The modern environmental crisis encompasses many issues. In large part, however, we can classify the issues into three categories: population, resources, and environmental quality. In essence, these topics are what this book is about. However, the core of their subject areas is the following:

    • Population

      In 2020, the human population numbered more than 7.8 billion. At the global level, the human population has been increasing because of the excess of birth rates over death rates. The recent explosive population growth, and the poverty of so many people, is a root cause of much of the environmental crisis. Directly or indirectly, large population increases result in extensive deforestation, expanding deserts, land degradation by erosion, shortages of water, change in regional and global climate, endangerment and extinction of species, and other great environmental problems. Considered together, these damages represent changes in the character of the biosphere that are as cataclysmic as major geological events, such as glaciation. 

    • Resources

      Two kinds of natural resources can be distinguished. A non-renewable resource is present in a finite quantity. As these resources are extracted from the environment, in a process referred to as mining, their stocks are inexorably diminished and so are available in increasingly smaller quantities for future generations. Non-renewable resources include metals and fossil fuels such as petroleum and coal. In contrast, a renewable resource can regenerate after harvesting, and if managed suitably, can provide a supply that is sustainable forever. However, to be renewable, the ability of the resource to regenerate cannot be compromised by excessive harvesting or inappropriate management practices. Examples of renewable resources include fresh water, the biomass of trees and agricultural plants and livestock, and hunted animals such as fish and deer. Ultimately, a sustainable economy must be supported by renewable resources. Too often, however, potentially renewable resources are not used responsibly, which impairs their renewal and represents a type of mining. 

    • Environmental Quality

      This subject area deals with anthropogenic pollution and disturbances and their effects on people, their economies, other species, and natural ecosystems. Pollution may be caused by gases emitted by power plants and vehicles, pesticides, or heated water discharged into lakes. Examples of disturbance include clear-cutting, overfishing, and forest fires.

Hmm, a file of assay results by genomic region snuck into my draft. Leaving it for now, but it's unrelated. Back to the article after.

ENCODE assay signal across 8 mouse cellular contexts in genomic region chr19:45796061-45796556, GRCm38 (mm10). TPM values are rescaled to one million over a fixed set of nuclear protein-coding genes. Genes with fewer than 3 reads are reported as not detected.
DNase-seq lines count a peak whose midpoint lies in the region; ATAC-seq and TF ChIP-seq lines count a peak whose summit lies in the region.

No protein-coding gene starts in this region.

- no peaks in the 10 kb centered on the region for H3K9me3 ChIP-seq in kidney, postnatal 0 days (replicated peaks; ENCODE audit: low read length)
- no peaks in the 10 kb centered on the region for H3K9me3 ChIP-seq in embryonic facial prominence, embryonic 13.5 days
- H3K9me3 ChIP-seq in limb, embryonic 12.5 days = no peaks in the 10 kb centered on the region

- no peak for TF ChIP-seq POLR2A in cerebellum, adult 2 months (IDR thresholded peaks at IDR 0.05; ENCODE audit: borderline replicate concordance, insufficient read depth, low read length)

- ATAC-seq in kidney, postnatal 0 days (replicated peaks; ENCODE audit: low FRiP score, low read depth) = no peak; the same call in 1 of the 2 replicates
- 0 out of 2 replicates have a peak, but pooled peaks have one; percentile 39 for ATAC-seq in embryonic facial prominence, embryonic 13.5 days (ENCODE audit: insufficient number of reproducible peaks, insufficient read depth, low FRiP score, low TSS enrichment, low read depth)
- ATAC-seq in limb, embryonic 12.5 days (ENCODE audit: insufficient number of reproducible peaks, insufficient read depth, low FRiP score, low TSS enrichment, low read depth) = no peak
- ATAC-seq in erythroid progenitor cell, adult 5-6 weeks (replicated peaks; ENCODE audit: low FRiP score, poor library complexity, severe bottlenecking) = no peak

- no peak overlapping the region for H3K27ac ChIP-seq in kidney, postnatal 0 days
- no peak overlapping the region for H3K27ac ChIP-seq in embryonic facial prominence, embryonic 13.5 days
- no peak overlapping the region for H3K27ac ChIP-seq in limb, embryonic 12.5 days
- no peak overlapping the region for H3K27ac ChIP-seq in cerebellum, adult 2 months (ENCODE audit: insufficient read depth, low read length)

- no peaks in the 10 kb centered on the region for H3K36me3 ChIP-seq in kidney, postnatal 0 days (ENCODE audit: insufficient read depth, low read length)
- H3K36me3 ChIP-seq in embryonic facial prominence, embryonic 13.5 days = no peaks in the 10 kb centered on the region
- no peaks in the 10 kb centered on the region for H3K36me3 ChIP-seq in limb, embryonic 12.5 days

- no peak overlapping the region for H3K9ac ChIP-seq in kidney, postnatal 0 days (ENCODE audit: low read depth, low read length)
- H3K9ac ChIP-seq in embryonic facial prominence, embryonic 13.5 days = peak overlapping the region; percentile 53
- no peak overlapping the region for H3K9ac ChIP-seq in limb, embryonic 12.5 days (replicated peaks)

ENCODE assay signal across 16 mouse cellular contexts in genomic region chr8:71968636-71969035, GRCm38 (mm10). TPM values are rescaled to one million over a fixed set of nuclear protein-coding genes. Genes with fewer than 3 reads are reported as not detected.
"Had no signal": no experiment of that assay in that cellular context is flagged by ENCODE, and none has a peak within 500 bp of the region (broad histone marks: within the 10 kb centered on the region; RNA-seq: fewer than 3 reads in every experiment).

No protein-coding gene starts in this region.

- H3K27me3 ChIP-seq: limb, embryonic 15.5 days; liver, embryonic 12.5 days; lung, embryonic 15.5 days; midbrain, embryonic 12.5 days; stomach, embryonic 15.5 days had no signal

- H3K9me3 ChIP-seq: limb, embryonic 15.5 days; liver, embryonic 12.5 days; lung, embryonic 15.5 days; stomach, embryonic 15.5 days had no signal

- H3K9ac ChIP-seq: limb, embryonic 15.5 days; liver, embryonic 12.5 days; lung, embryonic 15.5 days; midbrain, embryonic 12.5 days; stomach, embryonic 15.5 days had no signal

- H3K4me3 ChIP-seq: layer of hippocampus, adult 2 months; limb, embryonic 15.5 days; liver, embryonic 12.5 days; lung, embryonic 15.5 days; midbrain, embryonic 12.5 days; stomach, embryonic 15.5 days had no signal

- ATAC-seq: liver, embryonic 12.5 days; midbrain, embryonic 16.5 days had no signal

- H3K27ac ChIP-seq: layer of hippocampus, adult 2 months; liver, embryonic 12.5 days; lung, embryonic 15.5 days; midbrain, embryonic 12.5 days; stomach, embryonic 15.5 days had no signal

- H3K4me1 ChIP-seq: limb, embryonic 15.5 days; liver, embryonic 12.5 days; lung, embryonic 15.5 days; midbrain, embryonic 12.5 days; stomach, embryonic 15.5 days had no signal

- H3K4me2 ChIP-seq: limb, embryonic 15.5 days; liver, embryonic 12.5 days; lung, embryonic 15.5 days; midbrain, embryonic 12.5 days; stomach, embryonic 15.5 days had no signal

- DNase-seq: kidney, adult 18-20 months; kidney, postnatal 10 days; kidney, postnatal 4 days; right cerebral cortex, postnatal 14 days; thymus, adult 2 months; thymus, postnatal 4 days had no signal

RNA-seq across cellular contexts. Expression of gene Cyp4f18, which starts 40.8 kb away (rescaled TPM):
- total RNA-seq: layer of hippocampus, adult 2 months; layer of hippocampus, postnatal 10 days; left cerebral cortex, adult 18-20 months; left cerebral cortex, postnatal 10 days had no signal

Environmental Impacts of Humans

    In a general sense, the cumulative impact of humans on the biosphere is a function of two major factors: (1) the size of the population and (2) the per-capita (per-person) environmental impact. The human population varies greatly among and within countries, as does the per-capita impact, which depends on the kind and degree of economic development that has occurred.

    One powerful tool for expressing environmental impact is the ecological footprint. This is essentially the amount of land that is required to provide the resources and dispose of the wastes associated with a particular lifestyle. It is estimated based upon various categories of consumption and is useful in comparing the impact that different people have on the planet. Recent calculations using this model suggest that humans are using more than the amount of resources that the earth can sustainably regenerate. When this happens, it is said that we are in an ecological deficit. This means that while we may still be able to extract the resources necessary to support our lifestyles, we are no longer doing so sustainably and as a result, we will not be able to continue indefinitely.